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An afforestation project that helps farmers to nurture their land and enrich their lives 

An afforestation project that helps farmers

Social organisation is implementing the ‘Trees for Farmers’ project in Hoshangabad and Harda districts of Madhya Pradesh to empower underserved rural communities

The most inexpensive way to achieve carbon sequestration, recharge groundwater, reduce human-animal conflict, and address soil erosion and air pollution are to plant more trees. For more than a decade, social organisation has been initiating afforestation projects across India to achieve these very goals and to empower local populations that are dependent on fast-depleting natural resources. Their recent ‘Trees for Farmers’ project in Madhya Pradesh is also generating employment opportunities for the local communities apart from increasing food security and improving economic opportunities and ecological diversity.

Says Mr Bikrant Tiwary, CEO of, ” Madhya Pradesh is blessed with rich and diverse forest resources and biodiversity and about 74% of its population is rural and directly or indirectly dependent on agriculture. Unfortunately, a large section of this population is struggling with hunger, poverty, and farmer debt. More than 8 million tribal people in the state lead a socially and economically fragile existence and battle food insecurity. The aim of ‘Trees for Farmers’ is to  create a sustainable ecosystem and increase rural employment.”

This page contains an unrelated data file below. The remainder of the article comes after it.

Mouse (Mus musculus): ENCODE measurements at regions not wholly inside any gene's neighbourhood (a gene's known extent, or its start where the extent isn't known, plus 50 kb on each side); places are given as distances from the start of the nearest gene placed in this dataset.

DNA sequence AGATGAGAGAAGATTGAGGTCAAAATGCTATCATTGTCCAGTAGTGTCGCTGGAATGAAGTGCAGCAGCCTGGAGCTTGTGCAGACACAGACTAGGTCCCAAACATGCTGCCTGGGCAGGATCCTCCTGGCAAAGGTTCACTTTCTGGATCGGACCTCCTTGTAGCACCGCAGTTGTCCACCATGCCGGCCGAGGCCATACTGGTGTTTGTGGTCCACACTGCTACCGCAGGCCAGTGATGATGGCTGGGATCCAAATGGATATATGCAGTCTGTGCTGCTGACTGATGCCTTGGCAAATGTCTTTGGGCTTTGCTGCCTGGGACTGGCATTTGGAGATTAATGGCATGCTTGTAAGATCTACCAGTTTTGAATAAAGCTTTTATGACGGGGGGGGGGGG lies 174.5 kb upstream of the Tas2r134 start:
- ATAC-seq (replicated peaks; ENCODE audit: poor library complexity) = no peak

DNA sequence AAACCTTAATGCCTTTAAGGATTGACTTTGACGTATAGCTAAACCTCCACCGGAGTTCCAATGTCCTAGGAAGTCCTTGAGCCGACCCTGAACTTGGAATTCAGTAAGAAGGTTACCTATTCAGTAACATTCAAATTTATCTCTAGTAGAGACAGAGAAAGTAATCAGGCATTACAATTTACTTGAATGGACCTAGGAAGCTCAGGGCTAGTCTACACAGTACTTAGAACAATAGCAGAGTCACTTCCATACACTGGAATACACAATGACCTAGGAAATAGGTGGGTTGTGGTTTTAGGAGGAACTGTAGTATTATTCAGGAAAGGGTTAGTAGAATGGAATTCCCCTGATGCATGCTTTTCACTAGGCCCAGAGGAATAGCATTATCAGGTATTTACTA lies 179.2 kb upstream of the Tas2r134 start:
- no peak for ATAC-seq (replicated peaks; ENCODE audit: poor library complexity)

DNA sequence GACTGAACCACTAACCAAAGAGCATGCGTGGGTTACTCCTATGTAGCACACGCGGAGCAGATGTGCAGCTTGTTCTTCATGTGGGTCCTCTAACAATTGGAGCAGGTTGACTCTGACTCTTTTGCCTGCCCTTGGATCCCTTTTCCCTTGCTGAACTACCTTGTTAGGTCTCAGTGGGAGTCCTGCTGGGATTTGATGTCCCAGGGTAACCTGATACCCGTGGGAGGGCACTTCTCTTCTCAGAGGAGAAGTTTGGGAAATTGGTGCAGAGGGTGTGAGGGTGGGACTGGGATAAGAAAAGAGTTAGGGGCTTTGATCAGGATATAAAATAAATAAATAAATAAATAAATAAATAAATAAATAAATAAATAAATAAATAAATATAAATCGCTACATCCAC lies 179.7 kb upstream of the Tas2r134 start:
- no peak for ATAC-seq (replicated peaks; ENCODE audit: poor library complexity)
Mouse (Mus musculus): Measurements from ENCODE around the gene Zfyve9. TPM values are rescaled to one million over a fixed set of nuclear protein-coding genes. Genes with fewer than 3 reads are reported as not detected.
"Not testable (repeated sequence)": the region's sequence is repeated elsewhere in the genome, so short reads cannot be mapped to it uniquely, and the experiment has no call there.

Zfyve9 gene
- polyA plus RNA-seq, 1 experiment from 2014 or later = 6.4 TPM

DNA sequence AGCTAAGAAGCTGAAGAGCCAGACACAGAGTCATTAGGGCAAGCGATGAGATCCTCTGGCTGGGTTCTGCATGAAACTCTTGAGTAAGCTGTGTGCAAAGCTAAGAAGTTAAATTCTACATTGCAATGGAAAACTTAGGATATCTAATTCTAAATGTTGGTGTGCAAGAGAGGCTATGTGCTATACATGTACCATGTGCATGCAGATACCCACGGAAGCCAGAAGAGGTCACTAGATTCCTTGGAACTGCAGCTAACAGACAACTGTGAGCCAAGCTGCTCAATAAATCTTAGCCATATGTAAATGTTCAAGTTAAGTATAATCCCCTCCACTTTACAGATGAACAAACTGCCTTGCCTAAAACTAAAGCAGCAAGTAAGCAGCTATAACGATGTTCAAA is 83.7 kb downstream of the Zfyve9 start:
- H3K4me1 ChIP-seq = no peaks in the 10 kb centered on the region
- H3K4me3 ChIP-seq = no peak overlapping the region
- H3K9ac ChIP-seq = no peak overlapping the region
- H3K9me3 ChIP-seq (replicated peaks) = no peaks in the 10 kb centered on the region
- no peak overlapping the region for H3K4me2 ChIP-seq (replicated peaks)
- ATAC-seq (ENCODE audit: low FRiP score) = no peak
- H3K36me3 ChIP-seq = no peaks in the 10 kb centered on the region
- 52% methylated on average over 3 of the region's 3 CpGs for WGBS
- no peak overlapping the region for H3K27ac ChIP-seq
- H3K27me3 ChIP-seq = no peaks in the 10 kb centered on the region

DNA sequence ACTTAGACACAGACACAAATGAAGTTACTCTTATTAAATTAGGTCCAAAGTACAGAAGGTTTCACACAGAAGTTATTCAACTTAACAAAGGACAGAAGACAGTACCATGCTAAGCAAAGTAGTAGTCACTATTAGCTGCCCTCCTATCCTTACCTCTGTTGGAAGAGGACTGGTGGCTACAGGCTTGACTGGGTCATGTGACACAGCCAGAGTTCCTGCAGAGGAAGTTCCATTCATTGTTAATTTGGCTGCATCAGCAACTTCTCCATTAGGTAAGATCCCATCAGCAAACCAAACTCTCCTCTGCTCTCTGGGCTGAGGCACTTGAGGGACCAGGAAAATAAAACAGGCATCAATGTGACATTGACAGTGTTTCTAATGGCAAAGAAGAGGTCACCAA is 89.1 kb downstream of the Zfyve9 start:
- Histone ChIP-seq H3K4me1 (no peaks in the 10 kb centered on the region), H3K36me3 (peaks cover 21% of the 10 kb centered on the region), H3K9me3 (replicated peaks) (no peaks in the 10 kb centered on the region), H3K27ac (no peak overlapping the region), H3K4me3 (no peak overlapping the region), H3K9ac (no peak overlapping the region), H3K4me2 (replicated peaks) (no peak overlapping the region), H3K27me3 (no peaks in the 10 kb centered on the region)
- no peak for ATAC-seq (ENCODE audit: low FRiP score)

The plantation of trees on the private lands of farmers can also address the challenges of food security and nutrition and provide timber and non-timber products besides removing carbon dioxide, tackling the climate crisis, and building disaster risk resilience.

Carefully selecting indigenous and farmer-friendly tree species is an important part of the process and in  Hoshangabad and Harda districts, teak, bamboo, drumstick, guava, jamun and jackfruit etc have been planted on bundles of privately held agricultural lands and wastelands.

Mr Tiwary explains, “The objective is to increase biodiversity and tree cover and provide sustainable livelihoods to marginalised communities including women through the plantation of different tree crops. These include fruit and timber species, medicinal plants, forest species, etc., and serve as the raw materials for sustainable enterprises. The project further ensures that farmers don’t rely on only one kind of crop for their incomes , making them less susceptible to vagaries of climate, pests, market prices, and corruption which in turn leads to a better quality of life. Most importantly, it  reduces suicides as well as crime rates in these regions.”